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Publication Number: FHWA-RD-99-109
Date: November 1999
To make the Superpave mix design system simpler, more practical, and more user friendly, more than 50 changes to 4 Superpave mix design standards were recently published by the American Association of State Highway and Transportation Officials (AASHTO). Proposed by a 5-State task force established at the August 1998 meeting of the AASHTO Subcommittee on Materials, the changes were approved by the States in February 1999 and published in the May 1999 AASHTO Provisional Standards. Some of the more significant changes include the following:
The relatively short time between the changes proposal and passage is just one aspect of "a real success story of cooperation and synergy among many stakeholders in moving standards through a complicated process quickly," says Paul Mack of the New York State Department of Transportation (DOT). Those stakeholders, the source of many of the proposed changes, include the National Cooperative Highway Research Program (NCHRP), the Lead States Superpave Team, the Superpave Mix Expert Task Group (ETG), and the AASHTO Subcommittee on Materials. Ron Sines, also of New York State DOT and a member of the task force, notes that "Some on the task force were also members of the Lead States team and the Mix ETG. We had no trouble getting the technical input we needed from those two groups. The result was a very cooperative effort."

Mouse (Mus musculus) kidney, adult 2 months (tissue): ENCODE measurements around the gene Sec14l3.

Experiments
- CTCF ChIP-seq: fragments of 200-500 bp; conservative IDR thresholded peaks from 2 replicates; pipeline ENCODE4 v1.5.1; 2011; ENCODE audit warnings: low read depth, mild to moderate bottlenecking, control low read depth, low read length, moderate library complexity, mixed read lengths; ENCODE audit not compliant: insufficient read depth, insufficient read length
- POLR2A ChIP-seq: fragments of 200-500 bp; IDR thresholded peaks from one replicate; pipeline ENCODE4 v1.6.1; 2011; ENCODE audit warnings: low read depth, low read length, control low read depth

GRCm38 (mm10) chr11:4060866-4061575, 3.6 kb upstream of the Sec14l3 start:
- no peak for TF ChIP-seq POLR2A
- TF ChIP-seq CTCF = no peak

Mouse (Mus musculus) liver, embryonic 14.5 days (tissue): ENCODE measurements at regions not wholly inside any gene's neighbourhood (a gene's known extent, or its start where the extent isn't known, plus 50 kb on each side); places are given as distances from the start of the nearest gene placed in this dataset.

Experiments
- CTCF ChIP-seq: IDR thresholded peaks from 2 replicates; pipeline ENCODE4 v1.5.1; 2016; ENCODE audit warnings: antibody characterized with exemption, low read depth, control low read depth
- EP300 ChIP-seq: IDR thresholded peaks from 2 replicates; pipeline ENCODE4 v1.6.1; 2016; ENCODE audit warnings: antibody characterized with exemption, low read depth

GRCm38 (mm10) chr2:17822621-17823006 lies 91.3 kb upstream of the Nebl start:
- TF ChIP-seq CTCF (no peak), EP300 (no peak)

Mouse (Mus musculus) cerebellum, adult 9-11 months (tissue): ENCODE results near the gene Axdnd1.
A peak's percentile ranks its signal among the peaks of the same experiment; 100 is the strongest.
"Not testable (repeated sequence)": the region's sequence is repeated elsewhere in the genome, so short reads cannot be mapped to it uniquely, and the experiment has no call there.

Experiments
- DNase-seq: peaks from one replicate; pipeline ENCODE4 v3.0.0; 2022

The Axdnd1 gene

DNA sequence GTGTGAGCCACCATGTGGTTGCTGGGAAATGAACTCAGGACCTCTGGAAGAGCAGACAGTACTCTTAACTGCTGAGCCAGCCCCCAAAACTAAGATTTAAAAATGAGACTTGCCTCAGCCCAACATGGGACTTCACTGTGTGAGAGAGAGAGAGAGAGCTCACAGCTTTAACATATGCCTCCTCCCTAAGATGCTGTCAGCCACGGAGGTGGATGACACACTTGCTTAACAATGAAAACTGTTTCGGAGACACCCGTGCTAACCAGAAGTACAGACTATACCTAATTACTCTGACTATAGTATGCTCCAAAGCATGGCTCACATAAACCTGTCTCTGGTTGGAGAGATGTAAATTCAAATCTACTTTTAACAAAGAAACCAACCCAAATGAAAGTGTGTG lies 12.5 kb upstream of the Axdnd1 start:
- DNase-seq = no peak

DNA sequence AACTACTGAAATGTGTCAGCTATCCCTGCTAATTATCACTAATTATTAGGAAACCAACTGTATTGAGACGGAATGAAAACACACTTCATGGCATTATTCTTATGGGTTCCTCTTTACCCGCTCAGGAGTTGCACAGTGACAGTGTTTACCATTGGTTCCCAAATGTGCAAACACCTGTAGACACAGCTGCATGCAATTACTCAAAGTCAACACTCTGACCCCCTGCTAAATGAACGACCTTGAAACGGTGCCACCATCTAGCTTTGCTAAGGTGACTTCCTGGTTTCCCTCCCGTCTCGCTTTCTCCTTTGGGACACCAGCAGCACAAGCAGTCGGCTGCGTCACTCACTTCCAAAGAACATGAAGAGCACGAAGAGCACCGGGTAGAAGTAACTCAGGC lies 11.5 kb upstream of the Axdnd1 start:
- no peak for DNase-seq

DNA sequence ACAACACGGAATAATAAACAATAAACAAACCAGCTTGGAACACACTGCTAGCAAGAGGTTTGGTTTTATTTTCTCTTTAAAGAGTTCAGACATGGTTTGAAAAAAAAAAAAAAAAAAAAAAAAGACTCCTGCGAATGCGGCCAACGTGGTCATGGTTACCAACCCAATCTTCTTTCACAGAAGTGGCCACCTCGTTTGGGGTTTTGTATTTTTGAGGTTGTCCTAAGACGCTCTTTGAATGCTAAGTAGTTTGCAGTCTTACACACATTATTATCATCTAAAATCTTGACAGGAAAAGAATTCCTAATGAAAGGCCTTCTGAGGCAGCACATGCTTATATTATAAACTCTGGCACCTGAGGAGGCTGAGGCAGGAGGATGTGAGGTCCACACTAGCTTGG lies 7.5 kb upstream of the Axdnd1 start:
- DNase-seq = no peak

John Bukowski of the Federal Highway Administration (FHWA) adds, "The Mix ETG and the Lead States team worked in parallel in accumulating needed changes that grew out of experience with the Superpave system. But the biggest changes grew out of studies by Auburn University (NCHRP Project 9-9) and the Asphalt Institute (N-design II Experiment), which resulted in simplification and refinement of N-design procedures."
The State balloting, reports Bukowski, was "overwhelmingly in favor of approval, but there were valid critical comments as well. Those comments were referred by AASHTO to the Superpave Mix ETG for further clarification. At their September 1999 meeting, the ETG members addressed those concerns. Overall, the refinements are a step forward-the procedures are much improved and simplified."
"In any new system," Sines says, "there are things that need to be worked out. With Superpave, we've learned over time and have adapted the mix design process to make it more user friendly. In particular, the reduced number of design levels makes it much easier for the contractor to use it in the field. The overall effect of these changes is to make the Superpave system simpler and more practical."
For more information, contact Ron Sines at New York State DOT (phone: 518-457-4582; fax: 518-457-8171; email: email@example.com) or John Bukowski at FHWA (phone: 202-366-1287; fax: 202-493-2070; email: firstname.lastname@example.org).
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